Archive for the ‘supernatural’ Category

Supernatural goes to the wild, wild West tonight (The CW, 9 p.m.). In a lot of ways, this episode feels like it was a long in the making. Dean’s a pop culture junkie and a hunter, so it makes sense that he’d be into old Westerns. The West also plays a crucial role in the show’s mythology. That was when Samuel Colt created the infamous gun and the devil’s gate that featured heavily into the season 2 finale. And as showrunner Sera Gamble says in the preview below, making a western episode is no easy feat. It takes skill, money and trust to make such an episode. Now, after six years, it’s finally here, and there’s quite a few things to enjoy about it. Here are just my six favorite things about tonight’s episode, “Frontierland” (mild spoilers):

1. Dean’s reaction when a saloon girl tries to come on to him. Priceless.

2. Cas’ new angel lieutenant, Rachel. This is more a case of liking what a character brings to the table than liking the character. Rachel is harsh, abrasive and not so nice to our boys, but her presence sheds some much-needed light on Castiel and what’s going on upstairs. In their interactions together, we get to see a new side of Cas that has a bit more of an edge to it. It’s a new dimension that gives Misha Collins something interesting and different to play.

3. Sam’s thingamajig. Get your mind out of the gutter! It’s a very useful tool. (Your mind is still in the gutter, isn’t it?)

4. Bobby and Cas play time. Also not what it sounds like. It’s just great two see the two have some screentime together, working on their own.

5. Samuel Colt. He’s both exactly what you imagined and not what you imagined. Sam Hennings gives Colt a quality of jaded weariness mixed with wry amusement. He’s also a fan of the drink. In short, he fits in well, and it’s a shame that we can’t see more of him.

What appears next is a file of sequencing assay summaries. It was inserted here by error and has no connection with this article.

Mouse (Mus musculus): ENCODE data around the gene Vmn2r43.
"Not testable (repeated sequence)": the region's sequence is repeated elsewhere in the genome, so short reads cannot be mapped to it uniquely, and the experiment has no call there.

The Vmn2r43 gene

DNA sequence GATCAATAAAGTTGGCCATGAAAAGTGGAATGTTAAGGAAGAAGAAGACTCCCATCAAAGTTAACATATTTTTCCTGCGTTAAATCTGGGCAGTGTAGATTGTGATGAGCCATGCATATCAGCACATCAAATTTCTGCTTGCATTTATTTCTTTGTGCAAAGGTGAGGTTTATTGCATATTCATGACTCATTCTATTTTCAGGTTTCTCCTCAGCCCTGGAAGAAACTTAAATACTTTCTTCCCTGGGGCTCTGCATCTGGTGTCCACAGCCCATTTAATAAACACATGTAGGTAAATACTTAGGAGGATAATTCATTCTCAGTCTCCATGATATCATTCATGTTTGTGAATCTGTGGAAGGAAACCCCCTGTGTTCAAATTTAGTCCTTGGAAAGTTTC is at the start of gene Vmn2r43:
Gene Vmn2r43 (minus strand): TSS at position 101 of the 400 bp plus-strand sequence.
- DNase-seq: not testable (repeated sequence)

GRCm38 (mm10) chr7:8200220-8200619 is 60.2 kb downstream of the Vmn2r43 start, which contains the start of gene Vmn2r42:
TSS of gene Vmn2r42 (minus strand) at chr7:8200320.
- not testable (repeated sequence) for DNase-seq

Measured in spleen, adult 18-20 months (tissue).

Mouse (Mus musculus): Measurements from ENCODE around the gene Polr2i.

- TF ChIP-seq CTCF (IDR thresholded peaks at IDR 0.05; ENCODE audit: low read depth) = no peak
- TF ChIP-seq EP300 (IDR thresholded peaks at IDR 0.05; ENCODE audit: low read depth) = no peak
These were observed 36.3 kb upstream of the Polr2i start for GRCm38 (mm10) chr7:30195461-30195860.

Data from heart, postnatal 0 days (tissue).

6. The pure look of glee on Jensen Ackles’ face. He clearly wasn’t lying when he said he’s been ready for this episode since he was six-years-old. There’s a sense of enthusiasm embedded throughout the whole episode, actually. From Andrew Dabb and Daniel Loflin’s script to Guy Bee’s direction to the actors’ performances, it’s clear that everyone was gung-ho about this episode and having fun with it.


Supernatural has done meta humor before to great effect in “The Monster at the End of This Book” and “The Real Ghostbusters,” but this week’s episode takes things to a whole new level of self-awareness. “The French Mistake,” written by Ben Edlund and directed by Charles Beeson, practically reaches through the fourth wall and pulls you into the bizarre-o world to which Dean and Sam have been transported by the angel Balthazar. Quite early in the hour, Dean and Sam are sent to an alternate reality where they are “Jensen Ackles” and “Jared Padalecki,” two actors starring in the television show “Supernatural.” I had the chance to take an early look at the episode, which airs this Friday at 9 p.m. on the CW. Here’s five reasons why you should watch “The French Mistake” (mild spoilers ahead):